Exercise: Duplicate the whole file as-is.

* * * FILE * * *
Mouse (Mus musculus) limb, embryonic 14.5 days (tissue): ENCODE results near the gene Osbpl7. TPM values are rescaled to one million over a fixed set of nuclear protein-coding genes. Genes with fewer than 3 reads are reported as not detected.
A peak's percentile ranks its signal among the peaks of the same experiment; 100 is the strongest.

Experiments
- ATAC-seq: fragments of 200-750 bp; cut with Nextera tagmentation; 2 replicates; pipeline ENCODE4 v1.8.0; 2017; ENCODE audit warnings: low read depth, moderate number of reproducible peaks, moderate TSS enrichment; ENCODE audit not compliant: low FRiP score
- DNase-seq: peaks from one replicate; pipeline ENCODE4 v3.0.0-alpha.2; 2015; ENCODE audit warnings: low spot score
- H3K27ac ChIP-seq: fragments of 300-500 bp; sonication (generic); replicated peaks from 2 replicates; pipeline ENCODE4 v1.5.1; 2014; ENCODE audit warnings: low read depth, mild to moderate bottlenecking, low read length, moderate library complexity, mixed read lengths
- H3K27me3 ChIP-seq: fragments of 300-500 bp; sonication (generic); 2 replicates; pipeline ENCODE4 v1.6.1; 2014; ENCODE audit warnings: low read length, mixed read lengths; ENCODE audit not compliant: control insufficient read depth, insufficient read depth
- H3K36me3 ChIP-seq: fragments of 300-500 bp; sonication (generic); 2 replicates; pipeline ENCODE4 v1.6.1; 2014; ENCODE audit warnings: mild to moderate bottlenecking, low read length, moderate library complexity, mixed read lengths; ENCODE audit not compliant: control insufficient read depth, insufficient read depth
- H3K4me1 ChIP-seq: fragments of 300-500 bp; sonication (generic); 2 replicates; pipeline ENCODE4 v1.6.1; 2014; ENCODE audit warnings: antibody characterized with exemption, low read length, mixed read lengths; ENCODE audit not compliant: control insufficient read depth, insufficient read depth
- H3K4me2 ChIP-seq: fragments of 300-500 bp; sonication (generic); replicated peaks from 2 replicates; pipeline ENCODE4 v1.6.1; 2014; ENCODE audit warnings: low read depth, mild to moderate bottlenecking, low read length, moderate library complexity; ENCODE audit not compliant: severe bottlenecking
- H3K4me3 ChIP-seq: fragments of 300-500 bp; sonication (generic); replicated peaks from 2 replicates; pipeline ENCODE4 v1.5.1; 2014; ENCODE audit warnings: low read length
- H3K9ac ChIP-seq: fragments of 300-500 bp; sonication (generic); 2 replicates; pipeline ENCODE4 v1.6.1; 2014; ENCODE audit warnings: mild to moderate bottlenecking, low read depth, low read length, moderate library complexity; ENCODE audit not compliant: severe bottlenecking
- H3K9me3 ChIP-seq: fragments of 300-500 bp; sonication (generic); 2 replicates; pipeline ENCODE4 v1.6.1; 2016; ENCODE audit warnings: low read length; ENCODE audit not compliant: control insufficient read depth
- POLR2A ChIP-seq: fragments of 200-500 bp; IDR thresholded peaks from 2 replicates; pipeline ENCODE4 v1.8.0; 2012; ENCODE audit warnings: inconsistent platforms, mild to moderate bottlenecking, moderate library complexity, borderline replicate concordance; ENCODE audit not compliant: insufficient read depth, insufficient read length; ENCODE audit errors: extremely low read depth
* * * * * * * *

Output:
Mouse (Mus musculus) limb, embryonic 14.5 days (tissue): ENCODE results near the gene Osbpl7. TPM values are rescaled to one million over a fixed set of nuclear protein-coding genes. Genes with fewer than 3 reads are reported as not detected.
A peak's percentile ranks its signal among the peaks of the same experiment; 100 is the strongest.

Experiments
- ATAC-seq: fragments of 200-750 bp; cut with Nextera tagmentation; 2 replicates; pipeline ENCODE4 v1.8.0; 2017; ENCODE audit warnings: low read depth, moderate number of reproducible peaks, moderate TSS enrichment; ENCODE audit not compliant: low FRiP score
- DNase-seq: peaks from one replicate; pipeline ENCODE4 v3.0.0-alpha.2; 2015; ENCODE audit warnings: low spot score
- H3K27ac ChIP-seq: fragments of 300-500 bp; sonication (generic); replicated peaks from 2 replicates; pipeline ENCODE4 v1.5.1; 2014; ENCODE audit warnings: low read depth, mild to moderate bottlenecking, low read length, moderate library complexity, mixed read lengths
- H3K27me3 ChIP-seq: fragments of 300-500 bp; sonication (generic); 2 replicates; pipeline ENCODE4 v1.6.1; 2014; ENCODE audit warnings: low read length, mixed read lengths; ENCODE audit not compliant: control insufficient read depth, insufficient read depth
- H3K36me3 ChIP-seq: fragments of 300-500 bp; sonication (generic); 2 replicates; pipeline ENCODE4 v1.6.1; 2014; ENCODE audit warnings: mild to moderate bottlenecking, low read length, moderate library complexity, mixed read lengths; ENCODE audit not compliant: control insufficient read depth, insufficient read depth
- H3K4me1 ChIP-seq: fragments of 300-500 bp; sonication (generic); 2 replicates; pipeline ENCODE4 v1.6.1; 2014; ENCODE audit warnings: antibody characterized with exemption, low read length, mixed read lengths; ENCODE audit not compliant: control insufficient read depth, insufficient read depth
- H3K4me2 ChIP-seq: fragments of 300-500 bp; sonication (generic); replicated peaks from 2 replicates; pipeline ENCODE4 v1.6.1; 2014; ENCODE audit warnings: low read depth, mild to moderate bottlenecking, low read length, moderate library complexity; ENCODE audit not compliant: severe bottlenecking
- H3K4me3 ChIP-seq: fragments of 300-500 bp; sonication (generic); replicated peaks from 2 replicates; pipeline ENCODE4 v1.5.1; 2014; ENCODE audit warnings: low read length
- H3K9ac ChIP-seq: fragments of 300-500 bp; sonication (generic); 2 replicates; pipeline ENCODE4 v1.6.1; 2014; ENCODE audit warnings: mild to moderate bottlenecking, low read depth, low read length, moderate library complexity; ENCODE audit not compliant: severe bottlenecking
- H3K9me3 ChIP-seq: fragments of 300-500 bp; sonication (generic); 2 replicates; pipeline ENCODE4 v1.6.1; 2016; ENCODE audit warnings: low read length; ENCODE audit not compliant: control insufficient read depth
- POLR2A ChIP-seq: fragments of 200-500 bp; IDR thresholded peaks from 2 replicates; pipeline ENCODE4 v1.8.0; 2012; ENCODE audit warnings: inconsistent platforms, mild to moderate bottlenecking, moderate library complexity, borderline replicate concordance; ENCODE audit not compliant: insufficient read depth, insufficient read length; ENCODE audit errors: extremely low read depth